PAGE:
Iyanla Vanzant returns to New York City

KAYLYN KENDALL DINES | 5/25/2011, 9:23 a.m.
When the doors open at Aaron Davis Hall on Tuesday evening, New York Times best-selling...
Iyanla Vanzant returns to New York City

When the doors open at Aaron Davis Hall on Tuesday evening, New York Times best-selling author Iyanla Vanzant hopes you will be there.

Why? The Inner Visions Institute for Spiritual Development is hosting a community fellowship. As founder and executive director of the institute, Vanzant wants to fill the hall's Marian Anderson Theatre with "everyday people who are right now in trouble, in trouble in their hearts, in their mind, in trouble in their vision for the future. We're living in such challenging and difficult times. My sense is that everybody feels alone, whether you lost a job or your marriage is falling apart or your kids just aren't acting right and you can't pay the bills; you're running from the repo man or you're just in a place in your heart and in your mind where it's like, 'What do I do now?'"

The event will combine spoken word, music and a message from Vanzant, who lives in Maryland but still considers New York home. Surviving and healing are intended to be the focus. Her latest book, "Peace from Broken Pieces," is another to hit the No. 1 spot on the New York Times bestseller list. It highlights her victories and recounts the painful experiences that shattered her life one piece at a time.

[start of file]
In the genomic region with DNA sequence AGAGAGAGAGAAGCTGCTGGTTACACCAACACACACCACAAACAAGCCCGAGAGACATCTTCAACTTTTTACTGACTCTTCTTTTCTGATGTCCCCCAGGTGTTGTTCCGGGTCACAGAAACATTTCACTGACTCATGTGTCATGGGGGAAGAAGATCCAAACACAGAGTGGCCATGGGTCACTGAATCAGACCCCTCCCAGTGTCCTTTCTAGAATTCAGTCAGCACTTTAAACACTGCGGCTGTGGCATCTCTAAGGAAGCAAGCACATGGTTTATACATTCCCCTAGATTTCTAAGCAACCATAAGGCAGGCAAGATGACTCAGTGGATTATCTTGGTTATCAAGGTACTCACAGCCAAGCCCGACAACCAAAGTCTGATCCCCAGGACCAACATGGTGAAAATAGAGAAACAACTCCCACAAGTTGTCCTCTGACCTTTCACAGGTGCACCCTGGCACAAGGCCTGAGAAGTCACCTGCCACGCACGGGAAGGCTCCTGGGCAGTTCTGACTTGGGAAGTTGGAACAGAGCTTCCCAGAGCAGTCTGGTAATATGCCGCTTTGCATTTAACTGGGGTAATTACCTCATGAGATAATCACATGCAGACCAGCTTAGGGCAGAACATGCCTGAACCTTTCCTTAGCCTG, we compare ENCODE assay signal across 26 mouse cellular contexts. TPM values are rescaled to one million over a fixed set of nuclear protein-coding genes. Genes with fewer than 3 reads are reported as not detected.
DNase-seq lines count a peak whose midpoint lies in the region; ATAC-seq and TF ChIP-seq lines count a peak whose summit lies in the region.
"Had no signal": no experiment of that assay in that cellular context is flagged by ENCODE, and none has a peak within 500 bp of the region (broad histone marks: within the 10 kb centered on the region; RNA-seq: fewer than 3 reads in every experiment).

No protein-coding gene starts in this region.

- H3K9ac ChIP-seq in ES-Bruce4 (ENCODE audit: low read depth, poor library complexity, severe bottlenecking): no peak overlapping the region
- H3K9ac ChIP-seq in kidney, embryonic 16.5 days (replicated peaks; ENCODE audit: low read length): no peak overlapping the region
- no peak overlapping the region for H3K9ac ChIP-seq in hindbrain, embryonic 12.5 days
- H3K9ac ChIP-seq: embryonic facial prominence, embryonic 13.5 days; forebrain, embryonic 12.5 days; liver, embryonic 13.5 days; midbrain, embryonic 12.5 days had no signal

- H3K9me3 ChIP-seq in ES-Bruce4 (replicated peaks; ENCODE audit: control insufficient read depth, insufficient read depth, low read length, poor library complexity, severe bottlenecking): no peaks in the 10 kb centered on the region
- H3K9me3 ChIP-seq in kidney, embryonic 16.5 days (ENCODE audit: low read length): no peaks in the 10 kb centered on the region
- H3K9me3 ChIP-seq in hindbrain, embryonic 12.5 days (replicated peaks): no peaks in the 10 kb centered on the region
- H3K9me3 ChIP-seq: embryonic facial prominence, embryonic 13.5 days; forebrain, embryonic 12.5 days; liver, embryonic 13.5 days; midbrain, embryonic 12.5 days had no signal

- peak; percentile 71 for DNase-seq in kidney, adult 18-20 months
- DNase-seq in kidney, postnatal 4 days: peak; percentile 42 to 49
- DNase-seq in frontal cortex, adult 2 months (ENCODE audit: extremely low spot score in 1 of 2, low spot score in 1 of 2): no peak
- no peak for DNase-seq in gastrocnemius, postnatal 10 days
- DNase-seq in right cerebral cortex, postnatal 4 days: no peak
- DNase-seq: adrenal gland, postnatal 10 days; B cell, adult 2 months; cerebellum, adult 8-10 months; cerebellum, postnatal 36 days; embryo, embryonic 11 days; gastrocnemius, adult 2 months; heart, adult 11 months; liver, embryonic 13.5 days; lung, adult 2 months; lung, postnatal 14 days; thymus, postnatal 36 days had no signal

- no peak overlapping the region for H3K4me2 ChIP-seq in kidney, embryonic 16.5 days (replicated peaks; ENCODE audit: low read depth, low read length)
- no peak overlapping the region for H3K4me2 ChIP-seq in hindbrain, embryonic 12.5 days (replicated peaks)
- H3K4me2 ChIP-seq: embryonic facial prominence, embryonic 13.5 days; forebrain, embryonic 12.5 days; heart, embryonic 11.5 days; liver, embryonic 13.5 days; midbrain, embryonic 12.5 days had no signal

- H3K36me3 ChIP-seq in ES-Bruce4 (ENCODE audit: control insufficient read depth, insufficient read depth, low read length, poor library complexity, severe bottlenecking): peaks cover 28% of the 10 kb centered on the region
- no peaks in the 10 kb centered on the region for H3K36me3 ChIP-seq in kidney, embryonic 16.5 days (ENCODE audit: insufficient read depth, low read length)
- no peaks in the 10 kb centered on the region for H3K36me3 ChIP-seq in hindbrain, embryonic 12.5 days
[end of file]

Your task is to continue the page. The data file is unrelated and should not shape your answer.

Vanzant, an ordained minister who once practiced law, wants people "to walk away with faith in tomorrow. I want them to walk away with courage and strength and faith within themselves. I want them to walk away with just a little more energy. I want them to walk away with the knowledge that they're not alone. I want them to walk away with a deeper understanding of the principles and laws that govern life and make our everyday experience more practical, peaceful, joyful and loving."

This comes from first-hand experience. Gemmia, her daughter, best friend and business manager, died of colon cancer. The cost for care depleted Vanzant's savings. She experienced the heartbreak of divorce and, as a first-generation homeowner, Vanzant recalls sitting on her bed contemplating suicide in her million-dollar home, which was in foreclosure.

"Just the fact that I was contemplating, 'Now, do I shoot myself and mess up the wall? Or do I just take these pills and let my grandson find me dead?' You know? Drama. I wouldn't want to do that to my children and grandchildren. I just wanted the pain to stop," said Vanzant, the mother of three and grandmother of eight.

A former love and relationship expert on "The Oprah Winfrey Show" in the '90s, Vanzant had a strong desire to land her own broadcast segment and that caused a ripple effect. Once her tie to "The Oprah Winfrey Show" was severed, Vanzant was devastated. Later she hosted two television shows, "Iyanla" and "Starting Over." It wasn't what she expected.

Earlier this year, with television cameras rolling, Vanzant sat down with Winfrey to discuss the past on camera. Vanzant said she had peace when entering and exiting Harpo Studios for the segment.